“With nearly 40 years of experience as a professional art administrator, Larry has proven his value to San Diego’s arts community,” said Atkins (D-San Diego). “He’s worked hard to bring in funding for the arts, and his passion and experience make him well-qualified to represent San Diego’s interests. I’m pleased to add such a wonderful advocate to the Arts Council.”
Board of Equalization Sets
Excise Tax Rate on Gasoline
Also sponsors proposal to exempt some
pawn shop purchases from sales tax
The California State Board of Equalization elected to set the excise tax rate at 27.8 cents per gallon on gasoline for Fiscal Year 2016-17 and voted unanimously to sponsor a legislative proposal to exempt some pawn shop purchases from sales tax.
The Board voted 3-2 to lower the excise tax rate on gasoline by 2.2 cents per gallon for FY 2016-17. The new rate will be 27.8 cents per gallon, effective July 1, 2016 through June 30, 2017. The board has been tasked with setting the excise tax rate on gasoline since 2010, when two pieces of legislation collectively known as the fuel tax swap took effect.
In a unanimous vote, the board decided to sponsor a legislative proposal exempting from tax some pawn shop sales to customers. This tax exemption may help customers reclaim items they sold to pawn shops by lowering the cost to buy back those items. It will exempt customers from paying sales tax upon reacquiring an item they once owned for up to six months after the pawn shop obtains the title for the item.
Two UC San Diego Faculty Receive
Prestigious Sloan Research Fellowships
The Alfred P. Sloan Foundation has selected two UC San Diego faculty for Sloan Research Fellowships in 2016. This year’s recipients are Charles Sprenger, associate professor of economics and strategy, Rady School of Management and the Department of Economics, and Julio Barreiro, assistant professor of physics, Department of Physics.
The Sloan Research Fellowships give early-career scientists and scholars $55,000 to further their research.
Charles Sprenger is a behavioral economist who uses laboratory and field experiments to explore non-standard models of decision making over time and under risk. He is interested in phenomena that revolve around issues of self-control, temptation and the appeal of certainty.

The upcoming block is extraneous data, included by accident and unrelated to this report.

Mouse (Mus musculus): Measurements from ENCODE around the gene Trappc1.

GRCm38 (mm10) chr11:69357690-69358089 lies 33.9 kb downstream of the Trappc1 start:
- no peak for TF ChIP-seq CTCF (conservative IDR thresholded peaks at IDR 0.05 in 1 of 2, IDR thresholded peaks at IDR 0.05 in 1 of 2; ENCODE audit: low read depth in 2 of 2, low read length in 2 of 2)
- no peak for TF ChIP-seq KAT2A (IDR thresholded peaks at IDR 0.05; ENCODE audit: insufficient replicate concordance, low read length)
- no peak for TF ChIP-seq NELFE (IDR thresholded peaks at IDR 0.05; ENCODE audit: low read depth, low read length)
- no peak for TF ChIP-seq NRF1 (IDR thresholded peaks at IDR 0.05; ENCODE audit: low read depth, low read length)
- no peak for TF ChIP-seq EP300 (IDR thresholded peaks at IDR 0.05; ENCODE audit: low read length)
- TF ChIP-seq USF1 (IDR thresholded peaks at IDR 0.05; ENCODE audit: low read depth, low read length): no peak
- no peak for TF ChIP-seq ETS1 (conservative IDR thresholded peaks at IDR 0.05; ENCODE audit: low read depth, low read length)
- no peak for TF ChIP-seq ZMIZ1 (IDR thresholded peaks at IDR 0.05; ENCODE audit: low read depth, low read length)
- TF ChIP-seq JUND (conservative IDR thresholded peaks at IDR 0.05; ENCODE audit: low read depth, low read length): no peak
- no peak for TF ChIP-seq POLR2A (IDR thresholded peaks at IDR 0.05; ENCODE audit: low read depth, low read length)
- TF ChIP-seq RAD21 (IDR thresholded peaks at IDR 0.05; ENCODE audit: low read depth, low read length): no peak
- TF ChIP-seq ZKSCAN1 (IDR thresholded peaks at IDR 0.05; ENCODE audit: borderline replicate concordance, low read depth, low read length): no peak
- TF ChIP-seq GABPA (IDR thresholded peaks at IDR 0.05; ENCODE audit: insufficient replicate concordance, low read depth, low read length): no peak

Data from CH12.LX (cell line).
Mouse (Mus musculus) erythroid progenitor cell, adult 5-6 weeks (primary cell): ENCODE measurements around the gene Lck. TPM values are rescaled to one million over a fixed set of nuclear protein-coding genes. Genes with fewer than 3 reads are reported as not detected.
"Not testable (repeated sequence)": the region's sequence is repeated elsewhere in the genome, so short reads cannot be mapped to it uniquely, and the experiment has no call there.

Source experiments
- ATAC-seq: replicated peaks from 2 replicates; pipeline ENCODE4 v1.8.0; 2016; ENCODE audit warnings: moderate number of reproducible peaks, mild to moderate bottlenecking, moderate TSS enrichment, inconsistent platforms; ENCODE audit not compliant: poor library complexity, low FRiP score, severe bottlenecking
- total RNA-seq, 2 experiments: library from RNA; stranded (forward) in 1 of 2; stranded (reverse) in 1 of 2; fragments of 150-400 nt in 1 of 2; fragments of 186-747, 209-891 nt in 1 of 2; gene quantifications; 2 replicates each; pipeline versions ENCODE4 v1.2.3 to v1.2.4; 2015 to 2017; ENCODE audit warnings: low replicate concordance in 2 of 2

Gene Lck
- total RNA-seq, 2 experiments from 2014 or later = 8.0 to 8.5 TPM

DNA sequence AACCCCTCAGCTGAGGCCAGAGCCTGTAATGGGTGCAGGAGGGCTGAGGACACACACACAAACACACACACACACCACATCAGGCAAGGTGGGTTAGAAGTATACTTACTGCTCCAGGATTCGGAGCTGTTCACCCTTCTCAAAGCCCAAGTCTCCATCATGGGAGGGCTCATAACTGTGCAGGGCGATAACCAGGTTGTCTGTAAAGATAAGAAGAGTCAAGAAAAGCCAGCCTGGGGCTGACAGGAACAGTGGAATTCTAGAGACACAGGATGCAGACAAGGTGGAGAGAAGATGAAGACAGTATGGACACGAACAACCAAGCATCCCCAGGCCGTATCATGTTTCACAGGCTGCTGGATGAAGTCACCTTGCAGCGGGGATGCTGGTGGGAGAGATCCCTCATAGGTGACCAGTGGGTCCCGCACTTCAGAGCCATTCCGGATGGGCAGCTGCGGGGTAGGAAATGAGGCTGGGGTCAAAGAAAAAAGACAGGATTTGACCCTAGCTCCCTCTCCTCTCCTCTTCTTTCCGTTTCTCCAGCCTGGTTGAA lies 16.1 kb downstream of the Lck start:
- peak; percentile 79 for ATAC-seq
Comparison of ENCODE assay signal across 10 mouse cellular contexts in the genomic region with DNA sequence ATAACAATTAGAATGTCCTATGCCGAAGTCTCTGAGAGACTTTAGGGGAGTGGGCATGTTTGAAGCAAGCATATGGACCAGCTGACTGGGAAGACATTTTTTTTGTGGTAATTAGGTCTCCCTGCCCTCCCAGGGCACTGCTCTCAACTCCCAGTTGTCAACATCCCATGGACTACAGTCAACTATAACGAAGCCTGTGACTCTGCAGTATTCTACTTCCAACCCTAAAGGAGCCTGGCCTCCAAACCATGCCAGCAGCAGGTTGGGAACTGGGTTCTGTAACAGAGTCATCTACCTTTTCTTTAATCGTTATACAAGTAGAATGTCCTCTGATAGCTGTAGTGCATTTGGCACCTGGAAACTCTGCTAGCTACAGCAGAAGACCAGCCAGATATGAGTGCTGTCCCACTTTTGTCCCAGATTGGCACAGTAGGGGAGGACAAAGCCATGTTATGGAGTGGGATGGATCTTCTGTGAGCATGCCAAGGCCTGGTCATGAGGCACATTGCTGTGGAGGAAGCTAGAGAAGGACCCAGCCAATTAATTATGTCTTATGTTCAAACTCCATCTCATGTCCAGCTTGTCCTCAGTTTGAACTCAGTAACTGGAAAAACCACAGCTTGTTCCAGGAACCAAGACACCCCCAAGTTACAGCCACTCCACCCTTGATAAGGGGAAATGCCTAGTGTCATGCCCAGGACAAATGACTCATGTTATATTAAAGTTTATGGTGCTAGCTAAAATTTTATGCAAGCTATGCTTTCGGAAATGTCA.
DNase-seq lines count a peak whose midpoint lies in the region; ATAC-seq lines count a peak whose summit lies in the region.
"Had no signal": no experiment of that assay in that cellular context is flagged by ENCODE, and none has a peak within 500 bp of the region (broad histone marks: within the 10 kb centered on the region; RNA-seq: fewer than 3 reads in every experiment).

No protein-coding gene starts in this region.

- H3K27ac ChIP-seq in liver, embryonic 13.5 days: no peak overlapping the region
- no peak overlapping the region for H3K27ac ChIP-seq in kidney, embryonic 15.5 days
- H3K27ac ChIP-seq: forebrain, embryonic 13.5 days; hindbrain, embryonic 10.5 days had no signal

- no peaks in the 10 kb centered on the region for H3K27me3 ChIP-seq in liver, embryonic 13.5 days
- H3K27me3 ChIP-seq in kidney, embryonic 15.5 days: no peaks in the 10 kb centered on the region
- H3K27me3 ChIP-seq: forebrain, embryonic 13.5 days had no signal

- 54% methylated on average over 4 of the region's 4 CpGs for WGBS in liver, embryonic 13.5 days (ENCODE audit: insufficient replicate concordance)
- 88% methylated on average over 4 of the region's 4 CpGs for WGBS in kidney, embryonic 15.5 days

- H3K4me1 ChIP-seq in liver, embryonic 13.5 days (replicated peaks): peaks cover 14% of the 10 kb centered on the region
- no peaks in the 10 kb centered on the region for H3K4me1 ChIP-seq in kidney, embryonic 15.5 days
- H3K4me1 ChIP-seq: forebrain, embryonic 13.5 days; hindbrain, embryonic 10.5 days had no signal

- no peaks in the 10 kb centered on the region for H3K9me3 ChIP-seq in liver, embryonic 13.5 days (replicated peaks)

Julio Barreiro, an expert in the field of atomic, molecular and optical physics, studies the properties of atomic gases at ultra-cold temperatures. He currently heads a research program at UC San Diego to build a next-generation machine called a “fermionic quantum computer and simulator” that will explore a new frequency standard, create novel states of matter and simulate the electronic structure of molecules.
Illumina Sues Oxford Nanopore
San Diego-based Illumina Inc. announced that the company filed lawsuits against Oxford Nanopore Technologies Ltd. and Oxford Nanopore Technologies, Inc. for patent infringements.
The lawsuits are based on U.S. Patent Nos. 8,673,550 and 9,170,230, which are titled “MSP Nanopores and Related Methods.”
Illumina said it has exclusively licensed the patents in the field of nucleic acid sequencing from the UAB Research Foundation and the University of Washington.
Poll Shows Majority of California
Voters Support Legalizing Pot
A poll by Probolsky Research indicates that likely voters in California’s 2016 general election will show majority support for legalizing marijuana for recreational use in the state.
According to the poll, 59.9 percent would vote in favor of legalizing marijuana and 36.7 percent would vote against. 3.4 percent indicated unsure/refused.
Supermajorities of Democratic and Decline to State voters (69.4 percent and 68.4 percent, respectively) would vote yes, in favor of an initiative, while a majority of Republican voters (57.8 percent) would vote against it. Support is greatest among younger voters (79.7 percent) of those aged 18-34 would vote in favor.
The Saywitz Company Hires
Two Real Estate Brokers
The Saywitz Company, a commercial real estate brokerage firm, has expanded its San Diego office with the addition of two real estate associates — Matthew Smyth and Frederick Blum.
Smyth recently joined the company. He holds a bachelor’s degree in business administration from Hawaii Pacific University and comes to The Saywitz Company with a variety of experience in real estate, property management, brokerage and investment.
Blum comes to The Saywitz Company with experience in residential brokerage and commercial investment.
Women’s Week Welcome Naomi Tutu
“Be the world you want to live in” — words that are shared by Naomi Tutu, daughter of Archbishop Desmond Tutu.
The challenges of growing up black and female in apartheid South Africa have been the foundation of Naomi’s life as an activist for human rights.
Those experiences taught her that our whole human family loses when we accept situations of oppression, and how the teaching and preaching of hate and division injure us all. In her speeches she blends this passion for human dignity with humor and personal stories.
Naomi will be a keynote speaker during the Women’s Week conference on Friday, March 18, from 8 a.m.to 4 p.m. at Harrah’s Rincon Casino and Resort in Valley Center.